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Why are some trees losing leaves early?

Some trees are likely stressed by dry conditions, causing premature color changes in leaves.

LOUISVILLE, Ky. — Residents in Kentucky and Southern Indiana may have noticed trees losing leaves earlier than usual. Though falling leaves tend to mark the start of autumn, this change does not mean fall came early.

Instead, some trees are likely stressed by dry conditions. The stress can cause trees to turn colors prematurely, leading to leaves falling in late August instead of late September or early October.

According to the University of Kentucky Forest Health Research and Education Center, hot weather and lack of rain can have lingering effects on plants.

Trees that are already stressed are prone to showing even more symptoms. Species like tulip poplars are more likely to show those effects, including changing colors, even if they have recently received rainfall.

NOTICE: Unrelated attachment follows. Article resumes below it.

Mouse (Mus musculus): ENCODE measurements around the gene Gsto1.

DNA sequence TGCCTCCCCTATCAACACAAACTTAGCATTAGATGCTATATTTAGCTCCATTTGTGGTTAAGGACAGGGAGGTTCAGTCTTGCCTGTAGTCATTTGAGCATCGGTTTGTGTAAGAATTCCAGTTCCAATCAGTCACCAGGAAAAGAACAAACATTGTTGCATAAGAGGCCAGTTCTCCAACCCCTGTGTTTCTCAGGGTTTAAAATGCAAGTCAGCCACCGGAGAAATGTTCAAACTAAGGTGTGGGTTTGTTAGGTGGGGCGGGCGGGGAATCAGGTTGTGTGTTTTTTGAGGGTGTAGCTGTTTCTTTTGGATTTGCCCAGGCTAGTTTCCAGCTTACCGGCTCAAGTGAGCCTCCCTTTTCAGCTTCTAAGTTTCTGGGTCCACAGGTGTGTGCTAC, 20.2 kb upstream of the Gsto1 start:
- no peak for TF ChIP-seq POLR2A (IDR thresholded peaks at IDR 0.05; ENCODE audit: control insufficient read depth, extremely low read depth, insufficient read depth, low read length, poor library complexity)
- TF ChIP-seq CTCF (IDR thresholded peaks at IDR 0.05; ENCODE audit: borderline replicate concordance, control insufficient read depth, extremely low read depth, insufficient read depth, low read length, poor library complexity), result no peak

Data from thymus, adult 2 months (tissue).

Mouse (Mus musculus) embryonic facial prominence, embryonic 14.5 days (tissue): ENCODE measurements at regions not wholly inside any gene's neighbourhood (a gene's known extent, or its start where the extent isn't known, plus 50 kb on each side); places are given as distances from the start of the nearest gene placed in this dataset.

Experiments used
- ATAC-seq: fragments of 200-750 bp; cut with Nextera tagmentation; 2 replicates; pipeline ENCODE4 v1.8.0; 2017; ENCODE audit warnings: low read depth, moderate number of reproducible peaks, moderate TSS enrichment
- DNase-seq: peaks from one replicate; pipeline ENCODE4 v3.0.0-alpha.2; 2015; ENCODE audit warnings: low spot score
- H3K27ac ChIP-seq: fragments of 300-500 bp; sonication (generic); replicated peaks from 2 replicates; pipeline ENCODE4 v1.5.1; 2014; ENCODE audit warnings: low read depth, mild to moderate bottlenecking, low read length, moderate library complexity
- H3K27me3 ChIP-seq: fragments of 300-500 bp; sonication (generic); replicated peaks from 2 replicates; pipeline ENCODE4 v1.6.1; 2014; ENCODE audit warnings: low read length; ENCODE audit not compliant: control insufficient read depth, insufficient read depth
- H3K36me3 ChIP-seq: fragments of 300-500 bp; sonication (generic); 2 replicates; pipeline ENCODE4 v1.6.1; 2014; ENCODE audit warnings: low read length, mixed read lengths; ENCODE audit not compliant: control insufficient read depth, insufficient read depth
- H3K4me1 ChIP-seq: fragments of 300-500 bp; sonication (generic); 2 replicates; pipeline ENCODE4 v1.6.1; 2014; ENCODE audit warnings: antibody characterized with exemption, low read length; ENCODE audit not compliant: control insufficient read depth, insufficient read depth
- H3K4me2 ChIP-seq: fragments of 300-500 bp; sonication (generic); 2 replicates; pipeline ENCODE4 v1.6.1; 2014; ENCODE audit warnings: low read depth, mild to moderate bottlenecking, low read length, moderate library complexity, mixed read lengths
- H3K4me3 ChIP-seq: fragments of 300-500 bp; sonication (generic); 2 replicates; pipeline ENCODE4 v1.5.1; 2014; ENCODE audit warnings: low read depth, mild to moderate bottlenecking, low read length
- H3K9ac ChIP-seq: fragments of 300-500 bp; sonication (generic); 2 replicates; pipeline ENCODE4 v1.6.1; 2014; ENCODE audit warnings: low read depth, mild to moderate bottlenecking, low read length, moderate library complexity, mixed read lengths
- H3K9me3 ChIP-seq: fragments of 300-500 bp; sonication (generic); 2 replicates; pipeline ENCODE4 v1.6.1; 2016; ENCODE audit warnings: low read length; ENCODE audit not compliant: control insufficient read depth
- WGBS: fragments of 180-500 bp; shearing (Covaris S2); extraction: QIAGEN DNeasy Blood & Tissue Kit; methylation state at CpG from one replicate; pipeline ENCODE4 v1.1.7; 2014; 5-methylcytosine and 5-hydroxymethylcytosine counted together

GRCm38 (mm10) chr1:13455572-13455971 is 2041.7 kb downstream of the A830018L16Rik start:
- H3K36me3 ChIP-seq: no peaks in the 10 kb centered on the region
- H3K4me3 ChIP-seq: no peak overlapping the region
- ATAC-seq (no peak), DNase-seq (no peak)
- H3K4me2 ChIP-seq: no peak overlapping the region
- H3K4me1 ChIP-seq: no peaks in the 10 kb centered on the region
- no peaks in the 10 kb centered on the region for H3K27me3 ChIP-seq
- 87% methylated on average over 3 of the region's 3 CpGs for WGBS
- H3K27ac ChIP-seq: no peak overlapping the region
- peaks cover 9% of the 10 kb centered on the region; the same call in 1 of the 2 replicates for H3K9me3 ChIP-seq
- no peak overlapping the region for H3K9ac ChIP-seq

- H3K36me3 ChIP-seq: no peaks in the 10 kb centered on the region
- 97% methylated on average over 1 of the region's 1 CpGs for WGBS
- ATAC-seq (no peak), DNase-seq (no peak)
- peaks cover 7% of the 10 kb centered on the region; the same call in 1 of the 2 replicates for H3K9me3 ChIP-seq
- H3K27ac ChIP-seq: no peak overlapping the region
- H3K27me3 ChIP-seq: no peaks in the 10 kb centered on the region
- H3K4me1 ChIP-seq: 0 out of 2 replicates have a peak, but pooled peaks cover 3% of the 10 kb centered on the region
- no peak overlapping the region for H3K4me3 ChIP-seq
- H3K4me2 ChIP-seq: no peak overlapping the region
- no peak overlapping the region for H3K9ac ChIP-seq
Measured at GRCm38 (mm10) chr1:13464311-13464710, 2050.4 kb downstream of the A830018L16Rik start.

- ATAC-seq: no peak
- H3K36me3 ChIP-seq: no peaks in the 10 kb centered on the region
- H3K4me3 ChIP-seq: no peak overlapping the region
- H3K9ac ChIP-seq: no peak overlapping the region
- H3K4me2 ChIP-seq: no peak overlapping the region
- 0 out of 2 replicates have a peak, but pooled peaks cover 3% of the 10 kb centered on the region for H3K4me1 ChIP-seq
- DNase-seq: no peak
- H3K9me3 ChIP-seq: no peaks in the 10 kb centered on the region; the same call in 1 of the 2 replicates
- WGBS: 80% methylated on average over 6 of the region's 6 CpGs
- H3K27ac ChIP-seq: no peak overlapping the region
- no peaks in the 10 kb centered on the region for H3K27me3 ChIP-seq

Hot, dry summers not only stress trees, but can cause less vivid fall colors like in 2019. Lots of rain does not specifically mean the leaves will be more colorful, though. Experts at Bernheim Forest said the changing colors depend more on temperature and day length.

Outside of the effects of dry weather, some insects like the locust leafminer or diseases like bacterial leaf scorch show up late summer, possibly causing brown leaves or early fall leaf coloring on specific tree species.

RELATED: VERIFY: Does record setting rainfall in September make the fall foliage more vibrant?

RELATED: Louisville one of Lonely Planet's top 8 destinations for fall colors in the US

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